Posted on June 03, 2019 by Charles Morris
Maxwell Technologies, which Tesla is in the process of acquiring, is known for its pioneering work with supercapacitors (aka ultracapacitors). Supercapacitors’ ability to charge and discharge much faster than batteries makes them of great potential interest to EV designers, and a few vehicles currently use them for stop/start applications.
Above: A sampling of batteries from Maxwell Technologies (Image: Maxwell Technologies)
Randy Carlson, in an article posted on Seeking Alpha, provides a wealth of technical detail about the process. It has to do with fibrilization, which Carlson compares to what happens when you step on a wad of chewing gum on the sidewalk (lifting your shoe fibrilizes the gum, converting it from a blob into a set of stringy bits called fibrils).
Above: Further discussion surrounding Maxwell Technologies' expertise in ultracapacitors and dry electrodes (Youtube: Hyperchange TV); Note: Check out updates on the completion of the acquisition and a deep dive into dry electrodes via Hyperchange TV as well
Maxwell’s electrode process works by fibrilizing bits of PTFE (Teflon) mixed with particles of active electrode material, resulting in a self-supporting film of anode or cathode material. The film is then laminated to a current collector foil to make an anode or cathode, which is wound up with separator film to form a battery cell.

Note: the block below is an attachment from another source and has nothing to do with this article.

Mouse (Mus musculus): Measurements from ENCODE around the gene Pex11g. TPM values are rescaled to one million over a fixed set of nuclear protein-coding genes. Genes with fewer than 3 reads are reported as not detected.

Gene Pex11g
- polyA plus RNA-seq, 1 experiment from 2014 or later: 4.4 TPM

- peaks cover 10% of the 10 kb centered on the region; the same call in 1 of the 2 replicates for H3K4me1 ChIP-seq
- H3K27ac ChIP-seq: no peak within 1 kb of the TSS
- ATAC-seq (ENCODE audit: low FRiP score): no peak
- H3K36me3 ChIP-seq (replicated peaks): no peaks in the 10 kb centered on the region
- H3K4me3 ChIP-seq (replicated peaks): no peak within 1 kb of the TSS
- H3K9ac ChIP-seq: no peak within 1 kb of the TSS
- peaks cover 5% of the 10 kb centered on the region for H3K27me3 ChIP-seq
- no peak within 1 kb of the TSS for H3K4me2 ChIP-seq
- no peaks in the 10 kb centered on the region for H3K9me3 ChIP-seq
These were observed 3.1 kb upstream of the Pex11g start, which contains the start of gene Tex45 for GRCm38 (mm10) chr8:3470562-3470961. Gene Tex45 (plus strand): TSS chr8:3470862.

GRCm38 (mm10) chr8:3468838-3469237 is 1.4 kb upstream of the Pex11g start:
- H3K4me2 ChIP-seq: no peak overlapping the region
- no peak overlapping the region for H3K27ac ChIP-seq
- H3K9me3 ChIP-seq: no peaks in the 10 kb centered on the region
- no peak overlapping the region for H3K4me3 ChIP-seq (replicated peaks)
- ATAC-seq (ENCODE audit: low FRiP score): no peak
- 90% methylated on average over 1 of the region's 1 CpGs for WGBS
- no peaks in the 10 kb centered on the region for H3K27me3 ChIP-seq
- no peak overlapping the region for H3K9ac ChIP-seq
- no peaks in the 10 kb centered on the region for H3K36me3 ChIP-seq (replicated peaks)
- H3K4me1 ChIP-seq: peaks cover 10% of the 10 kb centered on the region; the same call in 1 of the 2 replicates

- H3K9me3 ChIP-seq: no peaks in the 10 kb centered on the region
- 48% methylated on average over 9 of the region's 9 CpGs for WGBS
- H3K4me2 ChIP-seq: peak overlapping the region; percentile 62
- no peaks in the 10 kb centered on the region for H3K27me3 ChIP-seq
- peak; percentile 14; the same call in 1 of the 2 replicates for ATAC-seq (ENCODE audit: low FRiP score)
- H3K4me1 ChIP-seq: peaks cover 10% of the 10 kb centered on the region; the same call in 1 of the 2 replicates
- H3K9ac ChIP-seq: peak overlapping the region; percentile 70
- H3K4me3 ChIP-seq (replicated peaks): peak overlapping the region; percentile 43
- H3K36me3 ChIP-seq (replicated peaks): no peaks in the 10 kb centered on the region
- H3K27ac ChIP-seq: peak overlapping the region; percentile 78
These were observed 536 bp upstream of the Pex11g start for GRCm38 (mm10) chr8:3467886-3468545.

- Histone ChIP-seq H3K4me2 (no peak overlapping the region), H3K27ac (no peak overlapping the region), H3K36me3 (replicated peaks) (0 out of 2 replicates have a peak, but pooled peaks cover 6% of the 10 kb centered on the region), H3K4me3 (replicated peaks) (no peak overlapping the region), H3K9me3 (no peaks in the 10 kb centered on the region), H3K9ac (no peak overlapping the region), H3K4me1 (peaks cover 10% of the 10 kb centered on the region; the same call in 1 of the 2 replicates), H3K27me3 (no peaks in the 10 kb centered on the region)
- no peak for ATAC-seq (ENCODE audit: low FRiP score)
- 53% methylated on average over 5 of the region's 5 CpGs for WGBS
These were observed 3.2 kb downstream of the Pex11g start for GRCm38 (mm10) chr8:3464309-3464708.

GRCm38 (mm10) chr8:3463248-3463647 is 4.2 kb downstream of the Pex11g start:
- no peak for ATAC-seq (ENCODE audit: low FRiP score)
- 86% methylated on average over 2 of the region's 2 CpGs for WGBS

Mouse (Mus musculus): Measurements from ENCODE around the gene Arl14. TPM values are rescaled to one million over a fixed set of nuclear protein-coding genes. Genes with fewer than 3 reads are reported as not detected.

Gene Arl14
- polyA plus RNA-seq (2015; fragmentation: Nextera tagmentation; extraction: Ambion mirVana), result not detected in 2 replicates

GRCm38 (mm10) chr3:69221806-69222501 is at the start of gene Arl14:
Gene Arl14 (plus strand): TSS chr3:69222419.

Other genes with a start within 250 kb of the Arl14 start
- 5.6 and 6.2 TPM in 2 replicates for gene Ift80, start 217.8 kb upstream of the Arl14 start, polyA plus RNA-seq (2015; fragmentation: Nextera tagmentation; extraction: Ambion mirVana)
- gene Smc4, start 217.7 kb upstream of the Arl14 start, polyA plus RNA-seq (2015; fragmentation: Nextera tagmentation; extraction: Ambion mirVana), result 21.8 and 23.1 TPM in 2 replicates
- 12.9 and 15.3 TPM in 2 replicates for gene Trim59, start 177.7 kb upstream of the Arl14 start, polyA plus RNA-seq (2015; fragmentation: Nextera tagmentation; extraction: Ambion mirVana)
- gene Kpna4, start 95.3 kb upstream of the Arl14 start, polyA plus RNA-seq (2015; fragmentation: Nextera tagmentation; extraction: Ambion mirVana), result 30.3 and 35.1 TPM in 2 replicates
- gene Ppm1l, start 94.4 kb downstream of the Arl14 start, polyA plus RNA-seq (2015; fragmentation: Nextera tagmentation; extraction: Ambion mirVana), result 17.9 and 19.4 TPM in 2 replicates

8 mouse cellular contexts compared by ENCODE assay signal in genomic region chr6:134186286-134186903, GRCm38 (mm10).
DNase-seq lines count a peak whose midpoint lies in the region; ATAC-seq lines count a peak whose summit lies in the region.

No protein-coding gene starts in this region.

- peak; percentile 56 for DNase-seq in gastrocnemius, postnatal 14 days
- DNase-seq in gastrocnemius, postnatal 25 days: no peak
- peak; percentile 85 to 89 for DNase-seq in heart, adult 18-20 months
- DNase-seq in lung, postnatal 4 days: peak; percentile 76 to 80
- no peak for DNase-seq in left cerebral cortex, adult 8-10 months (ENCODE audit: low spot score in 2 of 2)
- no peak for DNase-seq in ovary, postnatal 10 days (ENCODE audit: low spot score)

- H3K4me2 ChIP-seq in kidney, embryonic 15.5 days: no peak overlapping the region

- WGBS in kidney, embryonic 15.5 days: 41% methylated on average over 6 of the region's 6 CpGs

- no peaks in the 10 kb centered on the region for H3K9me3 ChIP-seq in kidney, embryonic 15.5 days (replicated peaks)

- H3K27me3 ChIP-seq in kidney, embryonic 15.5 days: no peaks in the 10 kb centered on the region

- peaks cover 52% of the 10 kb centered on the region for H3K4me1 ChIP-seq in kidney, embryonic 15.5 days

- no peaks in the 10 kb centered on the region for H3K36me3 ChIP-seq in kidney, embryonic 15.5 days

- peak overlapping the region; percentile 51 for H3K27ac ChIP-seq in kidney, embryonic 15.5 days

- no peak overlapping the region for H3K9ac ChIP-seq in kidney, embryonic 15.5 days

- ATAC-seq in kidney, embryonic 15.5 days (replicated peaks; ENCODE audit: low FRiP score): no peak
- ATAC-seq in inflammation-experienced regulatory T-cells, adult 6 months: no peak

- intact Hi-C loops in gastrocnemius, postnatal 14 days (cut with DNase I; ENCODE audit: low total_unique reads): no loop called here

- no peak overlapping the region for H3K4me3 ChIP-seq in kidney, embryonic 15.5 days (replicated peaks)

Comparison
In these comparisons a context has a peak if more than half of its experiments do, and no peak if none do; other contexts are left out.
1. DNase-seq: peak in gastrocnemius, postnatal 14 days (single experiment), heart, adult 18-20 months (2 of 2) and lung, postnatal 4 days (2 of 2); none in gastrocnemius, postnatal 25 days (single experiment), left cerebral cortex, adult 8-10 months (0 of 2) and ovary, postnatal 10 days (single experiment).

As Carlson explains, the really cool thing about Maxwell’s process is that it makes electrodes without using solvent. His article describes the technical advantages of this in delicious detail, and battery boffins will want to read it in its entirety. Here we’ll just note that the solvents used in conventional Li-ion battery manufacturing are toxic and difficult to work with, and require the use of large and expensive electrode coating machines.
Maxwell’s dry electrode process is far simpler, and the company has already used it commercially to make its supercapacitors. If Tesla (and Panasonic) can get Maxwell’s process up and running, they might save loads of money, time and factory space. The process also offers the possibility of improving battery capacity and cycle life by adding extra lithium to the electrodes.
Above: Tesla battery cells (Image: Charged)
The potential for improved battery performance and cost savings leads Carlson to a not-unreasonable speculation. Tesla and Panasonic recently announced that they were freezing expansion plans for the Nevada Gigafactory, and the pessimistic press assumed that financial problems were the reason. “Another and perhaps more interesting explanation may be that Panasonic sees spending more on what’s about to become an obsolete battery-making process as a waste of resources,” Carlson writes.